Page:A book of myths.djvu/322

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ROLAND THE PALADIN

"Roland, the flower of chivalry,
"Expired at Roncevall."—Thomas Campbell.

"Hero-worship endures for ever while man endures."—Carlyle.

"Roland, the gode knight."—Turpin's History of Charlemagne.

The old chroniclers tell us that on that momentous morning when William the Conqueror led his army to victory at Hastings, a Norman knight named Taillefer (and a figure of iron surely was his) spurred his horse to the front. In face of the enemy who hated all things that had to do with France, he lifted up his voice and chanted aloud the exploits of Charlemagne and of Roland. As he sang, he threw his sword in the air and always caught it in his right hand as it fell, and, proudly, the whole army, moving at once, joined with him in the Chanson de Roland, and shouted, as chorus, "God be our help! God be our help!"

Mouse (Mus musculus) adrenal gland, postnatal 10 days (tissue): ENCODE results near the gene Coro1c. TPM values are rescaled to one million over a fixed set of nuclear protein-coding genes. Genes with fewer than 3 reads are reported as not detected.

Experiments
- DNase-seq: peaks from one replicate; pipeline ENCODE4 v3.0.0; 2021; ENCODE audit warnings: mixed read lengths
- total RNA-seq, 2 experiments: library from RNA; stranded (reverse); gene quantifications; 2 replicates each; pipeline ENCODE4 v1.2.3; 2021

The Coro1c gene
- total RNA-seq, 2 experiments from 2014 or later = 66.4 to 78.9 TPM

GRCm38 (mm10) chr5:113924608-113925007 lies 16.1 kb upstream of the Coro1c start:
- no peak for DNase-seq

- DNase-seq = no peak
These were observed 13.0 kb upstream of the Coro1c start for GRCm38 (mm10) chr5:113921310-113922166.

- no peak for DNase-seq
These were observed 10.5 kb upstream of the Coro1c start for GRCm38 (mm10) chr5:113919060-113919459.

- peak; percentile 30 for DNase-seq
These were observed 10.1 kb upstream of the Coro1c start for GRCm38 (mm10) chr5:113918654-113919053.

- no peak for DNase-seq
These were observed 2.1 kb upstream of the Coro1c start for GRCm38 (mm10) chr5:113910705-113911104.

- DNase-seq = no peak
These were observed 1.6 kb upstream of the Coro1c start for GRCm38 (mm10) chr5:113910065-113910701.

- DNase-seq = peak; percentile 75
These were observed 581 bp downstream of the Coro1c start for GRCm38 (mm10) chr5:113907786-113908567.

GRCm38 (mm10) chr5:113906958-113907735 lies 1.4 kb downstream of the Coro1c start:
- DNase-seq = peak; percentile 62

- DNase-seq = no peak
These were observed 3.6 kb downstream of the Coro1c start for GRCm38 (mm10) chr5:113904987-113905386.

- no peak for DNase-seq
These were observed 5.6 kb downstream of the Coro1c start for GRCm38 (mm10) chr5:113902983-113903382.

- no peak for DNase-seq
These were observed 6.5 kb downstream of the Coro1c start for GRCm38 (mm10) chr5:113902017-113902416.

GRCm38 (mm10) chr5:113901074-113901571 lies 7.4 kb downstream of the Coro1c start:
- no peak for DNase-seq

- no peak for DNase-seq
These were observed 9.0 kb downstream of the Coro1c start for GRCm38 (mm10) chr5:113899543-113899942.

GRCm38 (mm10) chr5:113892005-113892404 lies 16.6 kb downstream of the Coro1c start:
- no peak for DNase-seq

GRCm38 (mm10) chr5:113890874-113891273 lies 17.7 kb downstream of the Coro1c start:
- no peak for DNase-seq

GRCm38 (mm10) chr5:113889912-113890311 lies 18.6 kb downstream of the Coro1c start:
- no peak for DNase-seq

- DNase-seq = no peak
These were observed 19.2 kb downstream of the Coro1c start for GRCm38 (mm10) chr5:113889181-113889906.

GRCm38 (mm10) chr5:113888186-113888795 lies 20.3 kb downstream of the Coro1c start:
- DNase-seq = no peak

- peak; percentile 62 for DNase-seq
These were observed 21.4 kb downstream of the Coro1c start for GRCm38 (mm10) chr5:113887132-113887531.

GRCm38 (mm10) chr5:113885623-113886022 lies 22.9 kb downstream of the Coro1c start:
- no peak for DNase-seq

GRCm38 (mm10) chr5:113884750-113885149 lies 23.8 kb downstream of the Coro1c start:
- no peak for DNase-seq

"Taillefer … chantoit de Rollant
"Et d'Olivier, et de Vassaux
"Qui mourent en Rainschevaux."

Wace, Roman de Rose.

Fifteen thousand of those who sang fell on that bloody day, and one wonders how many of those who went down to the Shades owed half their desperate courage to the remembrance of the magnificent deeds

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